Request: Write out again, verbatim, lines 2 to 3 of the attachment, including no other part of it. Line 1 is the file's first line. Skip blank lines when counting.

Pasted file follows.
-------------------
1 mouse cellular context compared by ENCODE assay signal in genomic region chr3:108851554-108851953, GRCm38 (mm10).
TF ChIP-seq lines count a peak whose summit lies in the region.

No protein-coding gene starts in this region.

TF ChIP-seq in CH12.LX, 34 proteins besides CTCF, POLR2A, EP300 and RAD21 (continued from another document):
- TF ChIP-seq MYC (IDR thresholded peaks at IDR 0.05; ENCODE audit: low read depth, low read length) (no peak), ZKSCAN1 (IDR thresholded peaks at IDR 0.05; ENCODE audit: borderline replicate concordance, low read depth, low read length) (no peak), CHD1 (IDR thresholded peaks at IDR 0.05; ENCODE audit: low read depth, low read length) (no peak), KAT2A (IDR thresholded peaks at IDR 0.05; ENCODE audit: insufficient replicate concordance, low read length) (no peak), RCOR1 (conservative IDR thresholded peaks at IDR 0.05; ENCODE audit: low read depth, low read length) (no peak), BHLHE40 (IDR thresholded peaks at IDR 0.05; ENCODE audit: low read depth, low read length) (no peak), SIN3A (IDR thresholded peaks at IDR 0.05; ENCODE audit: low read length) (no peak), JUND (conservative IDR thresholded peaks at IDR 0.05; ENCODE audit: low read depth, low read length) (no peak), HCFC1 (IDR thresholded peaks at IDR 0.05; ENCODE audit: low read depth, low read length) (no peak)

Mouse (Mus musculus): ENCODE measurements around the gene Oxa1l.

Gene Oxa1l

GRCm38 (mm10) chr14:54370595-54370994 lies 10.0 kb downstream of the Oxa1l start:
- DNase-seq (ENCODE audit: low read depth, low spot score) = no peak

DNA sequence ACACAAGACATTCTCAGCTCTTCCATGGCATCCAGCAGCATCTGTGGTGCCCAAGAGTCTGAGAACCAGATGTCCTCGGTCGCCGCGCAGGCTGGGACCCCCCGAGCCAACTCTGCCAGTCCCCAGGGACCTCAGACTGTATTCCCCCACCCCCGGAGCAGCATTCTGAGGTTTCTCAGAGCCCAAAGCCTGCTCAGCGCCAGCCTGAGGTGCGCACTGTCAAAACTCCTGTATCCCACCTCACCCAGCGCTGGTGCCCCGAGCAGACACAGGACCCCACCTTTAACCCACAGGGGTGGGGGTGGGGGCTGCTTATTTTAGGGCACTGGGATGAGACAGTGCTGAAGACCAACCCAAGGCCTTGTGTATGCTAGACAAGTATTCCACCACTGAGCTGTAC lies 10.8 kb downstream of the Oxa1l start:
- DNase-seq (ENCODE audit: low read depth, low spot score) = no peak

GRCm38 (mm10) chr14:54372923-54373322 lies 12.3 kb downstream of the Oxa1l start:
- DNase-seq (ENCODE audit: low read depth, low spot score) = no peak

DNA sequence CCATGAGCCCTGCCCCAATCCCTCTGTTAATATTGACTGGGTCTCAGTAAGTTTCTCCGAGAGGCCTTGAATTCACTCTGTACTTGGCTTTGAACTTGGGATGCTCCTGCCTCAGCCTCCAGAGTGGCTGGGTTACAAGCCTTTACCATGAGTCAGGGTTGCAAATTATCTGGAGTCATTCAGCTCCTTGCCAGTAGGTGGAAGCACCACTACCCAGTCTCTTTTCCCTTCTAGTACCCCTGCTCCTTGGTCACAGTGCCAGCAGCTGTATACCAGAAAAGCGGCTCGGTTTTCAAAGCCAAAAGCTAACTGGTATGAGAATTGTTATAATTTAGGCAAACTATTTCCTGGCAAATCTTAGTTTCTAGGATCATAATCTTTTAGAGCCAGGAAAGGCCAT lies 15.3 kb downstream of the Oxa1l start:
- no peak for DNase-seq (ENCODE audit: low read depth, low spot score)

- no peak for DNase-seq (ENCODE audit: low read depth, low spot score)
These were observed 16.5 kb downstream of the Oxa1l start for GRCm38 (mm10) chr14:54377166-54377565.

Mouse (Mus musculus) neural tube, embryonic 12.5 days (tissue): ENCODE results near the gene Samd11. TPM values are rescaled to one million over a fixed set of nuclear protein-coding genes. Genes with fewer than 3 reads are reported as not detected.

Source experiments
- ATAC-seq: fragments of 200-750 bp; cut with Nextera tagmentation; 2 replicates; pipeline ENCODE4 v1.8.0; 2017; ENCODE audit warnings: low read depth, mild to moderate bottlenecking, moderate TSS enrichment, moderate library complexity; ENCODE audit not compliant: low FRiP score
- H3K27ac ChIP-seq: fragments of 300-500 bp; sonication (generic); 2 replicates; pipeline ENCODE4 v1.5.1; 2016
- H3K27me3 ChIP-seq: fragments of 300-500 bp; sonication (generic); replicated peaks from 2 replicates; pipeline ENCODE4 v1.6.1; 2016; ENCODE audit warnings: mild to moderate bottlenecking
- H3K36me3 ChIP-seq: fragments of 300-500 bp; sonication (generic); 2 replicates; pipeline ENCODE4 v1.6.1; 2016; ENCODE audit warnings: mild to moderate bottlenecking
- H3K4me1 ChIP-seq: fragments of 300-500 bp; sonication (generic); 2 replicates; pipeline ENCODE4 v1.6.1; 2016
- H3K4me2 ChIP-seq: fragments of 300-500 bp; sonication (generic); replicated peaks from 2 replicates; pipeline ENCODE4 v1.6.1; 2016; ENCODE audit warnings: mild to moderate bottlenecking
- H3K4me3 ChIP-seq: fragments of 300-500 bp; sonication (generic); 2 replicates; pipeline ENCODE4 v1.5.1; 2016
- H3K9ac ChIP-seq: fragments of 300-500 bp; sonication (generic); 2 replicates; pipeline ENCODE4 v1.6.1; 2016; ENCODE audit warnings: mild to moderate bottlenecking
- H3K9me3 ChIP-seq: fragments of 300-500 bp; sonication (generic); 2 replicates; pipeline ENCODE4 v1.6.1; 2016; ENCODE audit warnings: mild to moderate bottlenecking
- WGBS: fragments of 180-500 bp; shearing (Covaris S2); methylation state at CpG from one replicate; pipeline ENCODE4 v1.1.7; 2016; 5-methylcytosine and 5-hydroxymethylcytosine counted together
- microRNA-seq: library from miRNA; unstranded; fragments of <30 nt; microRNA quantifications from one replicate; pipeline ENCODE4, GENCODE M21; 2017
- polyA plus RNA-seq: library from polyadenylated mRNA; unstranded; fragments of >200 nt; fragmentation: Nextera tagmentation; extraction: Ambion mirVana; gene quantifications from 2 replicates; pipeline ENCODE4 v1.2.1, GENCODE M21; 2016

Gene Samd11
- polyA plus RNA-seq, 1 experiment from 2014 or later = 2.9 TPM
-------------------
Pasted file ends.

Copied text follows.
TF ChIP-seq lines count a peak whose summit lies in the region.

No protein-coding gene starts in this region.